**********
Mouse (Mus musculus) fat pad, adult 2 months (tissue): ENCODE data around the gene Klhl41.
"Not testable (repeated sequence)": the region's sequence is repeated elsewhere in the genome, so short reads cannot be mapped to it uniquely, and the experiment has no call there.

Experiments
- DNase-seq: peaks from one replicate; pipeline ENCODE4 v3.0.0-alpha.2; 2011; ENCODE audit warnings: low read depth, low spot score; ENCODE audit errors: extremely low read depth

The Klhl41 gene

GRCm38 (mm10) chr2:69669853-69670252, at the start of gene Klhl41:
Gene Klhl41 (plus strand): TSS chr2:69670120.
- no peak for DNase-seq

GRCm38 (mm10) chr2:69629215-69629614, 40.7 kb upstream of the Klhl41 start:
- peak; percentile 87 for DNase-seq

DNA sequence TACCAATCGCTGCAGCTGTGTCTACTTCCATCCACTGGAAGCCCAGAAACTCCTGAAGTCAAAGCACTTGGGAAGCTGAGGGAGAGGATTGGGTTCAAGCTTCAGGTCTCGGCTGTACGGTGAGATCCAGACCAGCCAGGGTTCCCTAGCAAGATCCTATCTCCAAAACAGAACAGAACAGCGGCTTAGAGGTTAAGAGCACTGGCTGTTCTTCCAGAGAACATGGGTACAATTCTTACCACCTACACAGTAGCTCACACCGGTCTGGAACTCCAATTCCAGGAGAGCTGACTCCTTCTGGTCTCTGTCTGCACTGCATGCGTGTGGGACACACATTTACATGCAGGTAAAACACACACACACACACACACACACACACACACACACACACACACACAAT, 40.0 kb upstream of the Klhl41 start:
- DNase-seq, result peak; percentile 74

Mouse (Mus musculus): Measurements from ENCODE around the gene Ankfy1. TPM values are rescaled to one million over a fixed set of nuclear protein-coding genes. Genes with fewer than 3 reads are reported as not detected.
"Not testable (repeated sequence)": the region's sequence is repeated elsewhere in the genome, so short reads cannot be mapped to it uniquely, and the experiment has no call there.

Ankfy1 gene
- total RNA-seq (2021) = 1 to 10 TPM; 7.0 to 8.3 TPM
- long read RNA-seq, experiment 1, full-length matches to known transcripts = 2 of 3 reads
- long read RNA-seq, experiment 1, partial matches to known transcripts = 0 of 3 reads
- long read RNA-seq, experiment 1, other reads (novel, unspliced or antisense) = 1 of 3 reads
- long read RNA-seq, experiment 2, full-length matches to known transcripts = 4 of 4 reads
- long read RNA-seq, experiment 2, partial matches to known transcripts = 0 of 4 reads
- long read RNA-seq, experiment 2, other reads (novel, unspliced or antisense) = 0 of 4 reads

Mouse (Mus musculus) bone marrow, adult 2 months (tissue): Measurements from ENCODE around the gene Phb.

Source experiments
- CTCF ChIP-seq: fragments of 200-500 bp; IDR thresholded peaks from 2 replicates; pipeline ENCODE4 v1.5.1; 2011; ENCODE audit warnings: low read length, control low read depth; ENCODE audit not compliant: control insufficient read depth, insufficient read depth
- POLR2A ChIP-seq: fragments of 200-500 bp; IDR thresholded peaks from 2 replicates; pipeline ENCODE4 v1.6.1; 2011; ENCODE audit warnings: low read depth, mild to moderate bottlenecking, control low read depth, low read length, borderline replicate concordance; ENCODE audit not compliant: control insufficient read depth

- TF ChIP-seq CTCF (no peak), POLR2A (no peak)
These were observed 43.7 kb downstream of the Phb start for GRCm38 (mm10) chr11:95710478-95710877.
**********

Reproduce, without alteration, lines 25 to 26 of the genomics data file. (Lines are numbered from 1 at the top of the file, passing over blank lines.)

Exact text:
- CTCF ChIP-seq: fragments of 200-500 bp; IDR thresholded peaks from 2 replicates; pipeline ENCODE4 v1.5.1; 2011; ENCODE audit warnings: low read length, control low read depth; ENCODE audit not compliant: control insufficient read depth, insufficient read depth
- POLR2A ChIP-seq: fragments of 200-500 bp; IDR thresholded peaks from 2 replicates; pipeline ENCODE4 v1.6.1; 2011; ENCODE audit warnings: low read depth, mild to moderate bottlenecking, control low read depth, low read length, borderline replicate concordance; ENCODE audit not compliant: control insufficient read depth